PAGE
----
Ask and ye shall receive, and that is exactly what CBDRx, a science-based nutraceutical company out of Longmont, CO, did. The company, which “specializes in research, testing, development, cultivation, processing and wholesale distribution of medicinal-grade, hemp-based CBD/cannabinoid products for the pharmaceutical, nutraceutical, and wellness industries,” is the first of its kind to receive an official stamp of Organic certification from the US Department of Agriculture (USDA). Organic Cannabis Consultants at Quantum 9, who are trained in USDA Good Agricultural Practices, stress the positive advancement within the field by the USDA. Pun intended.
Michael Mayes is an Organic Marijuana Consultant and CEO of Quantum 9, an international hemp consulting firm based in Chicago. He says that “although ‘organic’ cannabis and marijuana have seemingly been around for some time, the labeling has been rampantly misused and unsupervised in Colorado.”
Colorado growers have been self-labeling their product for years. This is especially concerning because there’s no official standard to uphold, and in some cases, it has been reported that banned pesticides have been used. CBDRx wanted to set themselves apart from those other companies. “We at CBDRx decided to challenge the norm and request USDA certification for our hemp. Through some true passionate efforts we succeeded,” said Tim Gordon, a member of the CBDRx research team.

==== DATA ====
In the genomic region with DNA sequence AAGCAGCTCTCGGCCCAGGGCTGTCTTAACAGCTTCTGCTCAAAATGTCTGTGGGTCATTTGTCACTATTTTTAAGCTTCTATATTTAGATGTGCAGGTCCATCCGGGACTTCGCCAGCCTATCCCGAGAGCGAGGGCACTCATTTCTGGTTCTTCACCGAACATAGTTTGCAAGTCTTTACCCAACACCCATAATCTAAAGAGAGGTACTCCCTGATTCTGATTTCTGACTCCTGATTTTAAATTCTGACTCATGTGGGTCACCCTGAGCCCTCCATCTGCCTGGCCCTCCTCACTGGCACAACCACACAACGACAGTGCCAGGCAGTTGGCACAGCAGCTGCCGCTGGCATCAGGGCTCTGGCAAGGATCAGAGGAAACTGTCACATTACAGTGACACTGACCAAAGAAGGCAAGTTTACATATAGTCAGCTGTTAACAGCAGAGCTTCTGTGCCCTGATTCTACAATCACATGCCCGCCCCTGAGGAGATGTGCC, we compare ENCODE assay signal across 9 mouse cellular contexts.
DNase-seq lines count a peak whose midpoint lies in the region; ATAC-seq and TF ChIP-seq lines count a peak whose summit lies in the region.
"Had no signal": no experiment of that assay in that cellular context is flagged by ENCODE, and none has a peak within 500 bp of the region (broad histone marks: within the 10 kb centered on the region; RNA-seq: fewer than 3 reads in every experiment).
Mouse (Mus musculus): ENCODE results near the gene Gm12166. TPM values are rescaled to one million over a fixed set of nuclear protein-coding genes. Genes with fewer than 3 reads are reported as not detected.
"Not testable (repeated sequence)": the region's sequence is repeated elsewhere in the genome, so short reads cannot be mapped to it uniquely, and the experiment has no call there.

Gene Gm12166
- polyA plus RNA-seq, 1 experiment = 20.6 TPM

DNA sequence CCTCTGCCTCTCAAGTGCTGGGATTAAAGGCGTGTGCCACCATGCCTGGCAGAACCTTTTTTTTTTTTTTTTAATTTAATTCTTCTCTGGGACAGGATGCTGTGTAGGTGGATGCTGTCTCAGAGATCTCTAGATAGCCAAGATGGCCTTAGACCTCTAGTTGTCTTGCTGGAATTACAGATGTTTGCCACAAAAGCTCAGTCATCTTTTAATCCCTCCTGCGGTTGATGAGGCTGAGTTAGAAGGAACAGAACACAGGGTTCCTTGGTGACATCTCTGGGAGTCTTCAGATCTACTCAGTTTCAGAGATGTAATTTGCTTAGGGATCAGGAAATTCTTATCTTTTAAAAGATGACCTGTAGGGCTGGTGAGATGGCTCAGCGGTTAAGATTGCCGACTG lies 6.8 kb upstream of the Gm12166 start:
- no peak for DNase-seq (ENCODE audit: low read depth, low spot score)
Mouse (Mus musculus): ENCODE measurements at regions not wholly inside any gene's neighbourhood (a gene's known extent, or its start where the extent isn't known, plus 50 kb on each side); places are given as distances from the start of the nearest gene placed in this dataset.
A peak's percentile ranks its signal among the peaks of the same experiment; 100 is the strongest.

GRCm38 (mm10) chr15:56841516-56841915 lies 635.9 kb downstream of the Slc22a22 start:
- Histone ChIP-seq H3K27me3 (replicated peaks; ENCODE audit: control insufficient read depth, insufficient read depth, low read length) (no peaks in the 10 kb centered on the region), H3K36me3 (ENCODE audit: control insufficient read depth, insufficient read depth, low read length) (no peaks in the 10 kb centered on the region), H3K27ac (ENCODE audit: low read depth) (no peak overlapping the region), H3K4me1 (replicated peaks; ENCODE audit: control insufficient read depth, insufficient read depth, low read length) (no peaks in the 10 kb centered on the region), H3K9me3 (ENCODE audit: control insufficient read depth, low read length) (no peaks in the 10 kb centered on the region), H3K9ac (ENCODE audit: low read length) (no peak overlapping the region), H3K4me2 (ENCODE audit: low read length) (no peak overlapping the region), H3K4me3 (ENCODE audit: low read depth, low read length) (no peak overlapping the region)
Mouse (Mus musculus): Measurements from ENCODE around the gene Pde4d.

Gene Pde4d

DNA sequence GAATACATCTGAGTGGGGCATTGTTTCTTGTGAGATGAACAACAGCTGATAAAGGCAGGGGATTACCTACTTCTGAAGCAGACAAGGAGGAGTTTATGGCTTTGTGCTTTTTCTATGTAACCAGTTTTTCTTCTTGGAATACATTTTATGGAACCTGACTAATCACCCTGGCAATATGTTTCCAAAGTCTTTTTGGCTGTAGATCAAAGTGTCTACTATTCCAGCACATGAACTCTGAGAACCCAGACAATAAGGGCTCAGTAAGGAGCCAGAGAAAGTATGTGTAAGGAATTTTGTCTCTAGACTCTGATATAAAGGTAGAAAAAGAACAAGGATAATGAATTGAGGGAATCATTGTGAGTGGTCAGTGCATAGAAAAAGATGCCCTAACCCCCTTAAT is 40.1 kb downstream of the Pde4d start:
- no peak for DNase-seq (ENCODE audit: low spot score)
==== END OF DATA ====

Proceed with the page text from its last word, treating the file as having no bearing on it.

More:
It’s “hemp” that’s getting the official USDA Certified Organic stamp of approval for CBDRx. “Marijuana” and “cannabis,” as a whole, are still considered Schedule 1 drugs by the DEA. Marijuana and cannabis supposedly come with a high risk of abuse and are deemed valueless. With that classification, the USDA is unable to certify any of it as organic. Hemp, on the other hand, is the fiber and seeds of the plant. Hemp used for making everything from industrial strength rope and jewelry to beauty products and health foods.
On February 7, 2014, President Obama signed the Farm Bill of 2013 into law. Section 7606 of the act, Legitimacy of Industrial Hemp Research, defines industrial hemp as “distinct [from the rest] and authorizes institutions of higher education or state department’s of agriculture in states that legalized hemp cultivation to conduct research and pilot programs.” This validates hemp as a legitimate crop. “The hemp must be grown according to the Farm Bill,” says USDA’s Penelope Puck. The bill states: “Industrial hemp is the non-psychoactive, low-THC, oilseed and fiber varieties of the plant Cannabis sativa. Hemp has absolutely no use as a recreational drug. Section 7606 of the Farm Bill defines industrial hemp as “the plant Cannabis sativa L. and any part of such plant, whether growing or not, with a delta-9 tetrahydrocannabinol concentration of not more than 0.3 percent on a dry weight basis.”
Although this is a historic step, it still does little to ensure consumers that their cannabis is free of chemicals. It is progress nonetheless. It seems to be a strong step in the right direction for the entire cannabis industry. In particular for sellers and consumers that wish to deal in certified organics only.
If your company is interested in a review of its organic protocols to see if they align with the USDA standards, please contact Quantum 9 at 888-716-0404 or email us at email@example.com with the subject line “Organic Cannabis Consulting Needed.”